The rear wheel had been making a noise so Kev played safe and changed the wheel bearings in the scrub before we left. After another day of full traveling we pulled up in another free camp this time we chatted to a passing BMW rider who was on his way back to Melbourne. The scenery is changing all the time and some areas are being deliberately burnt to stop bushfires later some we not sure about. We encoutered a lorry driver who had a buffalos head he was taking home to make into a trophy.

Now officially in the Northern Territory we are getting a measure of the vast distances we have to have to cover as after another full day of travel we camp up in yet another free camp but this time we have a bit of interest. The Devils Pebbles a rocky outcrop made of granite we took a wander round before Kev changed the bevel box oil as the noise is still there and wasn’t the wheel bearings. 


Next morning we detoured to the Devil Marbles or Karlu Karlu a larger version of the pebbles and much more photogenic.These were giganitic rounded granite boulders, some say the Aborigines believed the site to be eggs of the mythical Rainbow Serpent. In reality many diverse traditional ‘Dreaming’ stories (none of which are about serpents) intersect at and around Karlu Karlu, hence its great importance as a sacred site.

The devils marbles are made of granite which was once molten magma (great word magma !) they were originally covered by a layer of sandstone which over millions of years eroded away exposing the huge blocks of granite. They themselves continued to be weathered by sun, wind and rain rounding off the corners and splitting some of them in two.


We are back into interesting country now and stopped around lunchtime at Barrow Creek initially just for fuel it was the site of an old telegraph station and the building has been restored. Kev had been wanting a grease gun for the wheel bearings and after asking the bar manager (all fuel stops nearly always have a bar attached) we struck lucky. It was another memoriblia pub and the walls were adorned with all sorts (including a guzzioverland sticker now). It was nearly lunch so much to the amusement of the local aborignals who were sitting around drinking VB’s (local beer) I ferried to and fro from the bike various bags and proceeded to make cheese, tomato, lettuce and salad sarnies whilst Kev grovelled under the bike greasing the wheels. I managed to photograph two of them with one of their works of art they sell to tourists. All of this encounter was without words and we wondered what they made of us but when we left they all waved enthusiastically to us.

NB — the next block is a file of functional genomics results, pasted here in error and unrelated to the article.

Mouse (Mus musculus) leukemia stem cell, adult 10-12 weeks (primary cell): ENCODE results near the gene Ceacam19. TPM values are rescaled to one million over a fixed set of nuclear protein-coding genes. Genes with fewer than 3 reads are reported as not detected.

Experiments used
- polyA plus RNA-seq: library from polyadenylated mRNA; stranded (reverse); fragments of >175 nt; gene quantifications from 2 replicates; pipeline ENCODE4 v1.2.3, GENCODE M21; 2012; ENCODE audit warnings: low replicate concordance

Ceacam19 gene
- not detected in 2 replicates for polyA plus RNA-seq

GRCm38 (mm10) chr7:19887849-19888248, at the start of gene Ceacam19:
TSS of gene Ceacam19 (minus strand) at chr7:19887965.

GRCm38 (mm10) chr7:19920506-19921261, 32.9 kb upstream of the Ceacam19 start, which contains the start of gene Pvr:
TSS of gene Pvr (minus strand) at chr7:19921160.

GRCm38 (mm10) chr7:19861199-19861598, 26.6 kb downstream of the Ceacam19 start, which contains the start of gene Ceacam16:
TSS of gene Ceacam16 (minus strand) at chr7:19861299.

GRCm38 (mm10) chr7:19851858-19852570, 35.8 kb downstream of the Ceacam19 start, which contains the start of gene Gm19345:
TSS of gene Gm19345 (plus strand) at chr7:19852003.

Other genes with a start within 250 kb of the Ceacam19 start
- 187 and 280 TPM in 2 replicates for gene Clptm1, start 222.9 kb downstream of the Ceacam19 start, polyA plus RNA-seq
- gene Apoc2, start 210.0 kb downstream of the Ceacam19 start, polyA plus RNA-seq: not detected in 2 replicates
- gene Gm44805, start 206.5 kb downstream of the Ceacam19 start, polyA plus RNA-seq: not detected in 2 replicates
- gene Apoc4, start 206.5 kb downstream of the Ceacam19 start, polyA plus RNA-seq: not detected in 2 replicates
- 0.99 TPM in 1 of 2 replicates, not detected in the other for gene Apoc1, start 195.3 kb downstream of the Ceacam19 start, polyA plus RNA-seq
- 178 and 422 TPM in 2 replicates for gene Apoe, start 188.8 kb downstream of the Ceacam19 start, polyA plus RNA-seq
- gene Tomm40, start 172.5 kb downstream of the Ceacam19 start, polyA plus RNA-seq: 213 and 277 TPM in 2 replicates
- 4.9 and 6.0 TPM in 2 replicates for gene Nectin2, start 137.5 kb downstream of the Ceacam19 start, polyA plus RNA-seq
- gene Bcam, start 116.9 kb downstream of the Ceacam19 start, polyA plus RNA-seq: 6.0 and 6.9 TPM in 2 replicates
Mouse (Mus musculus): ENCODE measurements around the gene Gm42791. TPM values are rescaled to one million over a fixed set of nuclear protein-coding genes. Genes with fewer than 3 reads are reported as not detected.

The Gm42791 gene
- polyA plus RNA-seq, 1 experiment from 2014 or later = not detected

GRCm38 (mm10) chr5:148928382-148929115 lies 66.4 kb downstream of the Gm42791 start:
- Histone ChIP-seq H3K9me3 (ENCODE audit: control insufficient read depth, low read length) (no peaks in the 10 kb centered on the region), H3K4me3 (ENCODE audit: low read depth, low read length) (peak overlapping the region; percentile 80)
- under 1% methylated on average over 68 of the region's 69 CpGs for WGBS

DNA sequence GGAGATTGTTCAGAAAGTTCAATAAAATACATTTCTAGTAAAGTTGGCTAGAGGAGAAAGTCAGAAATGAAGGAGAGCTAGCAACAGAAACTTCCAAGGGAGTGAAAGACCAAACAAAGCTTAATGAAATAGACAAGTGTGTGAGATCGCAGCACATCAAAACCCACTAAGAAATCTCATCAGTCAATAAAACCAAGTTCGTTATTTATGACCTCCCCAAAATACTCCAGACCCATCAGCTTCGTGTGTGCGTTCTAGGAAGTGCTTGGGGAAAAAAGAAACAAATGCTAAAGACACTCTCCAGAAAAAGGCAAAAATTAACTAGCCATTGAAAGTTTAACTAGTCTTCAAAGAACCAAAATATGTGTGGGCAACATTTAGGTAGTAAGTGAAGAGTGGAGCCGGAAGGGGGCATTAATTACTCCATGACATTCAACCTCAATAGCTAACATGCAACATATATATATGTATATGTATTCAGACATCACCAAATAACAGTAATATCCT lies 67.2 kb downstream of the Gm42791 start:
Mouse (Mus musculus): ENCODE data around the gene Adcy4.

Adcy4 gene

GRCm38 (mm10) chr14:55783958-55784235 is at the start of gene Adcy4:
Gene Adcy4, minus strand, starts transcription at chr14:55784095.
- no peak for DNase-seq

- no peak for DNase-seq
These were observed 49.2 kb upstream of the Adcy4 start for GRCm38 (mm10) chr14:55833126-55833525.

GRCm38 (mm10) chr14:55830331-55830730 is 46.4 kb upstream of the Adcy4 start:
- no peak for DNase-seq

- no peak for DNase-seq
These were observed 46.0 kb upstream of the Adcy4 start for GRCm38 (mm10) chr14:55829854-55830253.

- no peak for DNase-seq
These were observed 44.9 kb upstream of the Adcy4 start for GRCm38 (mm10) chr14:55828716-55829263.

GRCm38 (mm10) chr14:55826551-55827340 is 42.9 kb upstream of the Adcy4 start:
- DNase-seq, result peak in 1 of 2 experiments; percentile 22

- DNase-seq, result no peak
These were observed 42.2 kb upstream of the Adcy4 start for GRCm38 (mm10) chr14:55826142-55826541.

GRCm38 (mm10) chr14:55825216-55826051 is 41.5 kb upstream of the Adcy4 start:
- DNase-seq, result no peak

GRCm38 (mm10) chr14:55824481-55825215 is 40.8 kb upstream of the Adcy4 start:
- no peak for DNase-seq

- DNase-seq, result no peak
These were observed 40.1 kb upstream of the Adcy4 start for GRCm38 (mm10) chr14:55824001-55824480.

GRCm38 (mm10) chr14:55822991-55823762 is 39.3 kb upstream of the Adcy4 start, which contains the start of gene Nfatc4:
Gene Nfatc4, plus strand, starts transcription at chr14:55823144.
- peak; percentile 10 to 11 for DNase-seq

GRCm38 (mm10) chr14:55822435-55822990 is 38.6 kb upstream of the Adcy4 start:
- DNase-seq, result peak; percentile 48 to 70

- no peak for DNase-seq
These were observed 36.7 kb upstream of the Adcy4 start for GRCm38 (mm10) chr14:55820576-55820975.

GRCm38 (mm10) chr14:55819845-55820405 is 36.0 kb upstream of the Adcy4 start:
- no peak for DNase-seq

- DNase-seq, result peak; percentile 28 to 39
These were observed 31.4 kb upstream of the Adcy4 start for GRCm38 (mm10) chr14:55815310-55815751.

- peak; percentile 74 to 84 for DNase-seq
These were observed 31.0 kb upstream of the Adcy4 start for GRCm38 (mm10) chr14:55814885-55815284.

We overnighted in Ti Tree Australias most central roadhouse with camping. Alice Springs is not too far now and we stopped at the Tropic of Capricorn next day for a photo before we arrived in town.


We made it a brief stop for supplies and pushed on to Uluru arriving just in time to watch the sunset. We had to stay at Yulara the only place you can camp there. They have the monopoly and it’s expensive but a well equipped nice site.

It was worth it though, Uluru is vast, humbling and beautiful.

The first image is Mt Connor the rest Uluru.


We woke before dawn and raced to the sunrise viewing area to join the other hordes watching it rise over Uluru, it was really magical and worth the 5am alarm. After breakfast in the car park we set off on the almost 10km walk around its base. Although still way too early for sane people we still walked a good portion of it in full sun and saw its ever changing colours. We took a squintillion photos so we’ve whittled it down a lot!!! You can use the arrow keys on your keyboard to scroll through them. 


Next stop the Olgas and Kings canyon.



  1. No comments yet.
(will not be published)